If you currently feel like you waded way in over your head in debt, bankruptcy may start looking like an attractive option. Bankruptcy may certainly help to resolve some financial problems, but it does not tackle the underlying issue of debt management.

One popular solution aimed at debt management is the snowball method. Finance gurus and consumers alike praise this as an excellent way to pay off debt, but does it actually work?

What is the snowball method?

The snowball method involves starting with your smallest debt, paying it off and moving to the next one. This helps you build confidence and gain momentum over time. These four easy steps from Credit Karma may simplify the process for you:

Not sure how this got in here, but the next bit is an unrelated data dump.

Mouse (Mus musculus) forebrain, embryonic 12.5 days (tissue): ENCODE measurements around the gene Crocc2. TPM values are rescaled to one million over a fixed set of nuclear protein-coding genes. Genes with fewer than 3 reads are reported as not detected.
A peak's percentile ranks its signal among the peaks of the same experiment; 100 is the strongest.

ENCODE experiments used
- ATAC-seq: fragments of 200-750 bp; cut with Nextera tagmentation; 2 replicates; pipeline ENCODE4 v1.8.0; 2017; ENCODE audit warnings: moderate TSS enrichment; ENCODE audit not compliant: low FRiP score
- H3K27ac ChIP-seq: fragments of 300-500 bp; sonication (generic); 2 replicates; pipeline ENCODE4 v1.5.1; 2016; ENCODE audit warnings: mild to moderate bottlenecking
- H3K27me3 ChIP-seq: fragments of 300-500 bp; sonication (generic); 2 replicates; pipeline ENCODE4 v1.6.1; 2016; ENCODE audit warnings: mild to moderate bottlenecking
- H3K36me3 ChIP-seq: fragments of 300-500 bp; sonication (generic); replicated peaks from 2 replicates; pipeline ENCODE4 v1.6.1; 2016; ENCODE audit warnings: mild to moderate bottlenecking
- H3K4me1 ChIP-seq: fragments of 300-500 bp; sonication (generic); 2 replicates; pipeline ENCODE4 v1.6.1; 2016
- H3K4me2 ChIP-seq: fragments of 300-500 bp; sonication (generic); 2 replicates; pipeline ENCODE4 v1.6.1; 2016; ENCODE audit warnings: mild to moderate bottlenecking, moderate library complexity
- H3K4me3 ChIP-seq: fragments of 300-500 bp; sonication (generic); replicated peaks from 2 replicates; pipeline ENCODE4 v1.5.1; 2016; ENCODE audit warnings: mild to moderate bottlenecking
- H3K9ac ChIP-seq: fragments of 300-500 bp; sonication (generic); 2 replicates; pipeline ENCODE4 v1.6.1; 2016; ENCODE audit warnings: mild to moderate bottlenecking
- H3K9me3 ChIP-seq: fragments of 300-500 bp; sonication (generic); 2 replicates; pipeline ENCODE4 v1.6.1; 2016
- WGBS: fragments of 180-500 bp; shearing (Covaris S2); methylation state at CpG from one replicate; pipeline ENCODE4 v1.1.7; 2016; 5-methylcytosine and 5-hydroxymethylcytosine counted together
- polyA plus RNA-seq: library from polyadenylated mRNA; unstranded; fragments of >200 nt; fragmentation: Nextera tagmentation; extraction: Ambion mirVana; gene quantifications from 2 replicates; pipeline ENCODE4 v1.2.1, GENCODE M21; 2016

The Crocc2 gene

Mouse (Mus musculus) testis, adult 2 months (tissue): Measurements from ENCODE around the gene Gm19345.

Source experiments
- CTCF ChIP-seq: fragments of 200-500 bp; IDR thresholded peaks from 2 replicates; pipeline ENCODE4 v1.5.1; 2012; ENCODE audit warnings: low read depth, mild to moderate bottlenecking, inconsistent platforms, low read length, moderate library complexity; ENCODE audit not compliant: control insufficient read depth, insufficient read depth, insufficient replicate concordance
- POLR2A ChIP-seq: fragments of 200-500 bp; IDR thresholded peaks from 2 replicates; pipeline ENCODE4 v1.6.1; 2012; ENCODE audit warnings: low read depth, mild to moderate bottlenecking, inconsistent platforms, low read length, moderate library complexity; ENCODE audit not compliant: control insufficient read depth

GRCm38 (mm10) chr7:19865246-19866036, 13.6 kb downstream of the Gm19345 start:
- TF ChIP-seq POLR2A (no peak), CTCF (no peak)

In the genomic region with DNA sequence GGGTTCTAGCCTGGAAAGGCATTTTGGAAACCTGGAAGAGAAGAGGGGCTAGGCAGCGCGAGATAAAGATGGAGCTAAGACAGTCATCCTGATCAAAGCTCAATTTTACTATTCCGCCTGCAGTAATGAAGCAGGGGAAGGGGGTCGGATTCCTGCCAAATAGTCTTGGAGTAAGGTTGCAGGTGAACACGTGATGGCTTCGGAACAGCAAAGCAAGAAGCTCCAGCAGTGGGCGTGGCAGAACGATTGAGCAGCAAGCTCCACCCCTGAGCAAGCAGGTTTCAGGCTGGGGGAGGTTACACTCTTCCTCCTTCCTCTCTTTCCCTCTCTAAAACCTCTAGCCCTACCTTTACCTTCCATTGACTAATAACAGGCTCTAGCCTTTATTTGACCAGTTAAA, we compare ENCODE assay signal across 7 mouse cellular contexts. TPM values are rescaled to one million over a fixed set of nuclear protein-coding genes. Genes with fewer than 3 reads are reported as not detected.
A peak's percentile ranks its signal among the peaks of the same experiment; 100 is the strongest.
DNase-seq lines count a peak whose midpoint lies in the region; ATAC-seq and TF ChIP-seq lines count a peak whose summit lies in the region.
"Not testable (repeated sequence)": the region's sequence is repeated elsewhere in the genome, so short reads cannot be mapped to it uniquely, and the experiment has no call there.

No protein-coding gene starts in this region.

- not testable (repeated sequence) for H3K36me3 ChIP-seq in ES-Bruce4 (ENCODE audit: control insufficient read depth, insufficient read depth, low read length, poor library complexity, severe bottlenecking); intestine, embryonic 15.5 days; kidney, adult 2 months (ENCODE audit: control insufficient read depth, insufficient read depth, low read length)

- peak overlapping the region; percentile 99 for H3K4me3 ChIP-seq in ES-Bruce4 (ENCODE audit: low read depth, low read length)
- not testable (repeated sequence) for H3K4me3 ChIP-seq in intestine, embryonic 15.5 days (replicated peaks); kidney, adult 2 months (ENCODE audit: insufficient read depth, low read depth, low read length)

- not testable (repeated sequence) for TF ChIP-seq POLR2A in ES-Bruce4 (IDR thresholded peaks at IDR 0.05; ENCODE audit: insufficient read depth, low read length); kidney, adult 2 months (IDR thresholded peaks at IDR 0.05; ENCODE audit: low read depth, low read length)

1. Sort all of your debts into a list with the smallest to largest balances.
  2. Each month, make only the minimum payments on everything but the current smallest debt.
  3. After repaying the smallest debt, use the money usually paid toward that to pay off the next smallest debt.
  4. Continue to pay off the smallest to largest debts until you have no more debts.

Does it work?

You will find no shortage of people claiming the snowball method works for them, but many financial professionals speak out against it. Instead, they recommend paying off the balances with the highest APR first, so you can save money. Otherwise, you end up paying more money over time in interest. However, for some people, without the snowball method, they might never build the confidence to complete the process.

Unfortunately, the snowball method may not work for all cases, such as when someone becomes legitimately overwhelmed. In these cases, only renegotiations, settlements or bankruptcy may help.